Medical mystery: Hong Kong girl born with ‘absorbed’ siblings’ organs inside her
Doctors in Hong Kong discovered that what they believed to be growths inside a three-week-old girl was actually her absorbed twin siblings, ABC News reported.
The unusual case, dating back to 2010, was detailed in the Hong Kong Medical Journal earlier this month. Each of the two structures found in the girl contained intestines, an umbilical cord, a rib cage, a spine, and “primitive” brain matter. They are believed to have grown to between 8 and 10 weeks before being absorbed into the girl’s body.
The British newspaper the Mirror reported that the girl underwent successful surgery to have the two masses removed from between her left kidney and her liver.
The case is believed to be the first documented instance of foetus in foetu, as her condition is formally known, in Hong Kong. It occurs in one of every 500,000 births worldwide.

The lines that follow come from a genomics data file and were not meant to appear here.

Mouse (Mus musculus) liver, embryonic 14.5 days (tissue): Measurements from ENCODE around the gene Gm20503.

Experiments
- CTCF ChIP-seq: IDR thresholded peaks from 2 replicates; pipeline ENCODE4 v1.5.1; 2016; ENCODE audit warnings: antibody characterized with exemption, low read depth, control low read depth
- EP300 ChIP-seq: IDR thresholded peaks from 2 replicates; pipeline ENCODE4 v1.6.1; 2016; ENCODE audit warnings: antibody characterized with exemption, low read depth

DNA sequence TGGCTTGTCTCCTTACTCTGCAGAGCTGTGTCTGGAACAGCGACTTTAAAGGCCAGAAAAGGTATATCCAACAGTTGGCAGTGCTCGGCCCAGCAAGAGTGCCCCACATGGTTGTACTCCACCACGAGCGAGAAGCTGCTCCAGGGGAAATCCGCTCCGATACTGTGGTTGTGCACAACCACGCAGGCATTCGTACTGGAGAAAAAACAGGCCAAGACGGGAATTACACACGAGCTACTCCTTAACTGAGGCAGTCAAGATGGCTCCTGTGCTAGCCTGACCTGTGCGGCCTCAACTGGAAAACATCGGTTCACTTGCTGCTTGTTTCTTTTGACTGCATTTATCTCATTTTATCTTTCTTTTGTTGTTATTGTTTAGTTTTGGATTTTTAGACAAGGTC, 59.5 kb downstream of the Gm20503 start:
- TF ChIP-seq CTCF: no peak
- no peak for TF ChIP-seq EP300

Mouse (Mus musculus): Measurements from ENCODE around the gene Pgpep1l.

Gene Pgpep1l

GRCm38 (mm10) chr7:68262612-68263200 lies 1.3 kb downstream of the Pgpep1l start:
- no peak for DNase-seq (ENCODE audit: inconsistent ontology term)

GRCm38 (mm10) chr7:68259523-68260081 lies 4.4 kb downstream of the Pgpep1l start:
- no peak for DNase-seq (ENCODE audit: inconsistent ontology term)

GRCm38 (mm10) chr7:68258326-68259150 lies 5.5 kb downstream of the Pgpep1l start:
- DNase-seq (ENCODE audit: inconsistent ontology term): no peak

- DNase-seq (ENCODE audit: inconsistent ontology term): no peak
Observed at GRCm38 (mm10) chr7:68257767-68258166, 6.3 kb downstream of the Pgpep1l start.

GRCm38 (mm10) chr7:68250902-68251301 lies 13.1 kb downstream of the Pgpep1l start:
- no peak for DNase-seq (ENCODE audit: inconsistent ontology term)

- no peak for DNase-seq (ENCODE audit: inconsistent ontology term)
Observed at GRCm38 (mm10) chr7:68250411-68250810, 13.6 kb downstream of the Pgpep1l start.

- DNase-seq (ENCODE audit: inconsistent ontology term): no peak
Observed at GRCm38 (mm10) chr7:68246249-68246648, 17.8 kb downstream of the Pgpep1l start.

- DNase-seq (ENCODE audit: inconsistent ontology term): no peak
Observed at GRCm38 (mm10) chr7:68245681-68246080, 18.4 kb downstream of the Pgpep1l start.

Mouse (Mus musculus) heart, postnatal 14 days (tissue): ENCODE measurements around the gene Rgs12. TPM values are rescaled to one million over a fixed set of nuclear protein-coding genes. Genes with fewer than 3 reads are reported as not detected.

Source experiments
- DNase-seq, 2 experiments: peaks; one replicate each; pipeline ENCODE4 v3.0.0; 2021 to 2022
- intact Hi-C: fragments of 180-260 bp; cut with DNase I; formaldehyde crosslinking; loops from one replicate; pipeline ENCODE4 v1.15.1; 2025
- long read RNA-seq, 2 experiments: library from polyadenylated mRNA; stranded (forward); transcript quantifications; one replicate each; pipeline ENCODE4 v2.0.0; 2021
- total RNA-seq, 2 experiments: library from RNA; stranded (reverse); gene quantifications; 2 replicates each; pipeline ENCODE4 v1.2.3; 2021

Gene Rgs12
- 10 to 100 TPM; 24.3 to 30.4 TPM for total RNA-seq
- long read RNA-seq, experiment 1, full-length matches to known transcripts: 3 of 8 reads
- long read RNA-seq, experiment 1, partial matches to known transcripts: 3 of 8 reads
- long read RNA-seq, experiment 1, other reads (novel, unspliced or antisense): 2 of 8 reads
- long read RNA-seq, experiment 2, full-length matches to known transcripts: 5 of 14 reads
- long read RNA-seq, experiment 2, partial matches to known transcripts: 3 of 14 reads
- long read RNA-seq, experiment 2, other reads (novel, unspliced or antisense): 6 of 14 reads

“It was almost impossible to detect during the prenatal check-up, as the embryo inside the baby was too small,” a local gynecology and obstetrics specialist, Yu Kai-man, told the Mirror. “Since it is impossible for the little girl to have conceived the pregnancy on her own, the fertilisation of the twin fetuses, of course, belongs to her parents, which has gone to the wrong place.”
The report did not state a direct cause for the girl’s condition, but at one point the World Health Organization reportedly misidentified it as a form of cancer. Kai-man also suggested that it might be connected to multiple abortions done by the girl’s mother.
“The widespread use of antenatal ultrasound in early gestation may provide more concrete evidence, and shed light on this intriguing condition,” he said.